MAVERICK CITIZEN OP-ED
Copyright Bill is a gateway to accessible knowledge and creativity – not American roulette
In the Covid-19 lockdown situation, the Copyright Bill’s provisions for better access to information for education, research, libraries and archives, museums and galleries, and people with disabilities are desperately needed.
Collen Dlamini, the author of the Daily Maverick Opinionista “Copyright Bill: We dodged one bullet – we needn’t play American roulette” (27 May 2020), has once again shown his lack of understanding of the fair use and other provisions in the Bill.
Fair use is not a free-for-all mechanism to copy everything for free. Yet, he perpetuates the image of fair use as being a “piracy tool” that will damage the publishing industry and destroy our economy. His “dodging the bullet” and “American roulette” analogies are hyperbolic and mischievous.
Fair use has been enjoyed by the US and at least 10 other countries for many years. There is no evidence to show that the publishing and entertainment industries in any of those countries have suffered because of fair use. In fact, it has been very evident for years in the US that fair use is the great facilitator for creativity, innovation and access to information in general.
It has contributed to the US economy immensely, creating the richest and largest publishing, and entertainment industries in the world. Except for mercenary intentions, why would anyone want to deprive South Africa of benefiting from similar provisions which would help grow its sluggish economy and improve the lives of all its citizens?
The problems that educational institutions are currently experiencing with our 42-year-old copyright law could easily be resolved by the provisions in the Bill.
The comments about the negative effect that the Bill will have on the economy cannot be substantiated. The real impact and effects of any piece of legislation can only be tested sometime after it has been enacted and implemented. A PwC report in South Africa attempted to provide a forecast for the publishing industry, but a similar report in Australia was totally debunked by the Australian Productivity Commission.
Our current copyright law is outdated and clearly not addressing the needs of our country. The Farlam Commission Report 2011 confirmed that about 70% of monies collected for copyright fees for educational material flows out of the country to developed countries. So how does this help or grow the South African economy? How does this outflow of currency benefit our South African authors and creators, when the main beneficiaries are international publishers? No wonder the Office of the United States Trade Representative (USTR) and EU do not want the status quo to change.
In the Covid-19 lockdown situation, the Bill’s provisions for better access to information for education, research, libraries and archives, museums and galleries, and people with disabilities are desperately needed. It is absurd to claim that the Bill should be rejected because of the Covid-19 situation or any other reason at this stage. If it wasn’t clear before how important a progressive and flexible copyright system is for South Africa, it is very clear right now.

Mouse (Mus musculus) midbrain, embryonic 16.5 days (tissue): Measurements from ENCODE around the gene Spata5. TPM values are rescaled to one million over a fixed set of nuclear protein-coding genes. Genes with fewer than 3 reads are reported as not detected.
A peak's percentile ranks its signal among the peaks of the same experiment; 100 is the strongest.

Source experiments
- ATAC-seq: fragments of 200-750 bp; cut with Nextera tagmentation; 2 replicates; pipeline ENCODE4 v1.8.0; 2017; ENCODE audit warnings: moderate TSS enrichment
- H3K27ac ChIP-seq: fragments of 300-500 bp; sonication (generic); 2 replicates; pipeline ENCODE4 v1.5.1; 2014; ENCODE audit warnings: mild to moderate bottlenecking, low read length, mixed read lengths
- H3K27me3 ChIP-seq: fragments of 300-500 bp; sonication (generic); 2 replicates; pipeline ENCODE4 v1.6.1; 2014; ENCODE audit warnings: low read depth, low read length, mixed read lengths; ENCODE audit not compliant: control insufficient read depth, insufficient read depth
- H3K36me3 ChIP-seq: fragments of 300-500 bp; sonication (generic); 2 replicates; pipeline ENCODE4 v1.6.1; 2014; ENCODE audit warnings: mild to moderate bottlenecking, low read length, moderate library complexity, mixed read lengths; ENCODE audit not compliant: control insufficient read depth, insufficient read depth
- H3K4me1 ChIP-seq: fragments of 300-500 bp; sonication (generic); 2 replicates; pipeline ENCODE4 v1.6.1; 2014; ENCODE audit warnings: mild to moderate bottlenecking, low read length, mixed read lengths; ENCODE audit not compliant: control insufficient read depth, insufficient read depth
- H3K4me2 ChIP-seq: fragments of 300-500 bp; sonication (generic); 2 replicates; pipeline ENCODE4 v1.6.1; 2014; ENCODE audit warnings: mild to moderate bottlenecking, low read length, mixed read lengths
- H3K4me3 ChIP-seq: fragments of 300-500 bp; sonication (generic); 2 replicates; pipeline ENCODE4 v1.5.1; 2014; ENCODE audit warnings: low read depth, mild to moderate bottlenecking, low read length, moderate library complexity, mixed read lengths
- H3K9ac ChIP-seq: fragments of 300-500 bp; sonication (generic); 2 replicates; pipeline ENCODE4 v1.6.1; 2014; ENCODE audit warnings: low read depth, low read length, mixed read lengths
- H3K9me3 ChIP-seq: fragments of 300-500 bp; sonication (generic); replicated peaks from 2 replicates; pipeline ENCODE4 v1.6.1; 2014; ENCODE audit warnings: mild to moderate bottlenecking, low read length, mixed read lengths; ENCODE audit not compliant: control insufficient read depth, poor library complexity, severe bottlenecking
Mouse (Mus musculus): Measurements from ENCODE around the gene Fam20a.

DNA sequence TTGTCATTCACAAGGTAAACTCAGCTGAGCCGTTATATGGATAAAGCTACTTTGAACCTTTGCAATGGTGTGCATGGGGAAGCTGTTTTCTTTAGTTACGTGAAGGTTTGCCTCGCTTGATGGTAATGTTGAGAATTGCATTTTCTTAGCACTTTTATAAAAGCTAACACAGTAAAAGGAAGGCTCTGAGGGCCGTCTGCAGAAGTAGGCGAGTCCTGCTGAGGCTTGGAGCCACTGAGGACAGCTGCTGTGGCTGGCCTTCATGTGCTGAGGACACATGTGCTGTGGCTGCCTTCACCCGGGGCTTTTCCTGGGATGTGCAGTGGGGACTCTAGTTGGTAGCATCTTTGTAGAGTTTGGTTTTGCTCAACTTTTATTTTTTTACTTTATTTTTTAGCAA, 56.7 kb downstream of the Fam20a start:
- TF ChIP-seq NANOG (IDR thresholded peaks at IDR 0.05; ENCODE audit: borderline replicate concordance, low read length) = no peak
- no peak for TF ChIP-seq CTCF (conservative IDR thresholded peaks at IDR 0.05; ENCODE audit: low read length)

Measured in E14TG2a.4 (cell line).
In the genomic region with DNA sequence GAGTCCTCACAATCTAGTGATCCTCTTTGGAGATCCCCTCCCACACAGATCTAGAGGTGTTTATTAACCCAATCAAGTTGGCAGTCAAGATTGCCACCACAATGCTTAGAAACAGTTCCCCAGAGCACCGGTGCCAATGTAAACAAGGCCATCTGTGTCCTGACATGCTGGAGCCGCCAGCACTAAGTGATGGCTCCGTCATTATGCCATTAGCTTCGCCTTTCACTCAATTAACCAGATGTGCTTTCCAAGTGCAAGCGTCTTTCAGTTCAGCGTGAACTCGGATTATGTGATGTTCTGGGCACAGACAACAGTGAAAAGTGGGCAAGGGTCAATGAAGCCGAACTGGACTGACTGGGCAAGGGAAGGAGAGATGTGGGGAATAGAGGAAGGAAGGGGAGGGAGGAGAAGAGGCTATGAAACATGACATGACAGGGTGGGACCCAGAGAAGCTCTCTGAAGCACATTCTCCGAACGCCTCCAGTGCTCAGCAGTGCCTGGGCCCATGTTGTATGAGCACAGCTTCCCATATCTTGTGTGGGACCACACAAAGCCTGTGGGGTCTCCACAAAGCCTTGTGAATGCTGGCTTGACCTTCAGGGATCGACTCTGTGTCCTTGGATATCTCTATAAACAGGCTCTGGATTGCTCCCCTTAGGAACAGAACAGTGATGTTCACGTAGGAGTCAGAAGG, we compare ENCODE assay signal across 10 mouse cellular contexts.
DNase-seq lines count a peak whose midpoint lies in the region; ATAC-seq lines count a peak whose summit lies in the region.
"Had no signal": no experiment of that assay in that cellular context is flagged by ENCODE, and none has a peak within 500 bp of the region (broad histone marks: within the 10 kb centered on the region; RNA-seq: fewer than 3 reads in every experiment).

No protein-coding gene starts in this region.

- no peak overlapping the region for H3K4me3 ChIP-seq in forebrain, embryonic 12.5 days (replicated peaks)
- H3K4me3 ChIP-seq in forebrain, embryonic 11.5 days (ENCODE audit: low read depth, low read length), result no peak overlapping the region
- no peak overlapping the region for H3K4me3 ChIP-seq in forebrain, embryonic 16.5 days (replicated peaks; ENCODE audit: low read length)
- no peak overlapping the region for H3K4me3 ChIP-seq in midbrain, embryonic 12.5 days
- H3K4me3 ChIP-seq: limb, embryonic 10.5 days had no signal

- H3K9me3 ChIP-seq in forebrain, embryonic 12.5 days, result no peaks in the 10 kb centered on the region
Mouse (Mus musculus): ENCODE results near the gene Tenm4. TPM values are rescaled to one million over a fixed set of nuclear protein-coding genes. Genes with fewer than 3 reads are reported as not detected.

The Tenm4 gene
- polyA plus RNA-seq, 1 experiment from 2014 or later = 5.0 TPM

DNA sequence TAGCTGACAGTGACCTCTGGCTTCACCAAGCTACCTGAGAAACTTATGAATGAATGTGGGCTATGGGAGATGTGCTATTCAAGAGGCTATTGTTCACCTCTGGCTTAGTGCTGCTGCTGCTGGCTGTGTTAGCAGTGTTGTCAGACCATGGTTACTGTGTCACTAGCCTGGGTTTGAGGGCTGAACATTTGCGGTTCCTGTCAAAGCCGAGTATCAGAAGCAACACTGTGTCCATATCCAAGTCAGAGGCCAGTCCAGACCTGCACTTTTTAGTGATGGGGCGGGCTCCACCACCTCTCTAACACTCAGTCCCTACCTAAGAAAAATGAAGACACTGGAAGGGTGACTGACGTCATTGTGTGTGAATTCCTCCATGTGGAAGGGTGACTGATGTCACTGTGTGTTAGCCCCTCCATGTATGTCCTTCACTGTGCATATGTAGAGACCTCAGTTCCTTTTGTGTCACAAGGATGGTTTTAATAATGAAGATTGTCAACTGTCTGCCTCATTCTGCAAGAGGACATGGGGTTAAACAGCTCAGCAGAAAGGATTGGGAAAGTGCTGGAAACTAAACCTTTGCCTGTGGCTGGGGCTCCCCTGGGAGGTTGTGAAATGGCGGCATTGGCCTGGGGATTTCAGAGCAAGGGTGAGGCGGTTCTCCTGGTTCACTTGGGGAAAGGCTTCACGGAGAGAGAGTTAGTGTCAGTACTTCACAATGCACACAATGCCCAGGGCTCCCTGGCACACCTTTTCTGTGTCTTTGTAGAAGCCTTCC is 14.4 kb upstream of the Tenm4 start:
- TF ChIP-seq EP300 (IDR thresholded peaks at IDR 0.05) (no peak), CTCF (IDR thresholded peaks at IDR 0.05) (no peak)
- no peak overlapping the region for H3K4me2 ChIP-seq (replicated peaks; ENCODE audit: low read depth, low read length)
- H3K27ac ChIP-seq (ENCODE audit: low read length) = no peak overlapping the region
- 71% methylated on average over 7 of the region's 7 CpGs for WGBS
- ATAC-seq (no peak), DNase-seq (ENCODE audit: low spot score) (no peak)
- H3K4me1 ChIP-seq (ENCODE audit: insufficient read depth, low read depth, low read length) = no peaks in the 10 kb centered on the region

The problems that educational institutions are currently experiencing with our 42-year-old copyright law could easily be resolved by the provisions in the Bill. The suggestions that the Bill is not in line with international treaties and our Constitution have been debunked in research findings, a senior counsel’s opinion, WIPO research reports and treaties, various international and local documents, and letters to the president by many organisations in South Africa and abroad. If there were any constitutional concerns, surely President Cyril Ramaphosa would have sent the Bill back to Parliament in 2019? (See the Q&As here for clarity on many of the issues raised about the Bill.)
The expectations of the USTR, the EU, and the Copyright Coalition of South Africa, for the president to withdraw or redraft a Bill approved by Parliament are irresponsible and in conflict with our Constitution, Section 79 (1), which clearly states that “the president must either assent to and sign a Bill passed in terms of this Chapter or, if the President has reservations about the constitutionality of the Bill, refer it back to the National Assembly for reconsideration”.
Ramaphosa has only two choices as above. He may not be influenced, pressured, or forced to refer the Bill back for redrafting or withdrawal. He has already had the Bill in his office for 14 months. He has had ample time to peruse all the submissions, letters, opinions and other documentation in his possession, and to apply his mind to the Bill. There is no excuse for any further delay.
Mr. President, please sign the Bill as a matter of urgency. DM/MC
Denise Nicholson is Scholarly Communications Librarian at the University of the Witwatersrand, Johannesburg.
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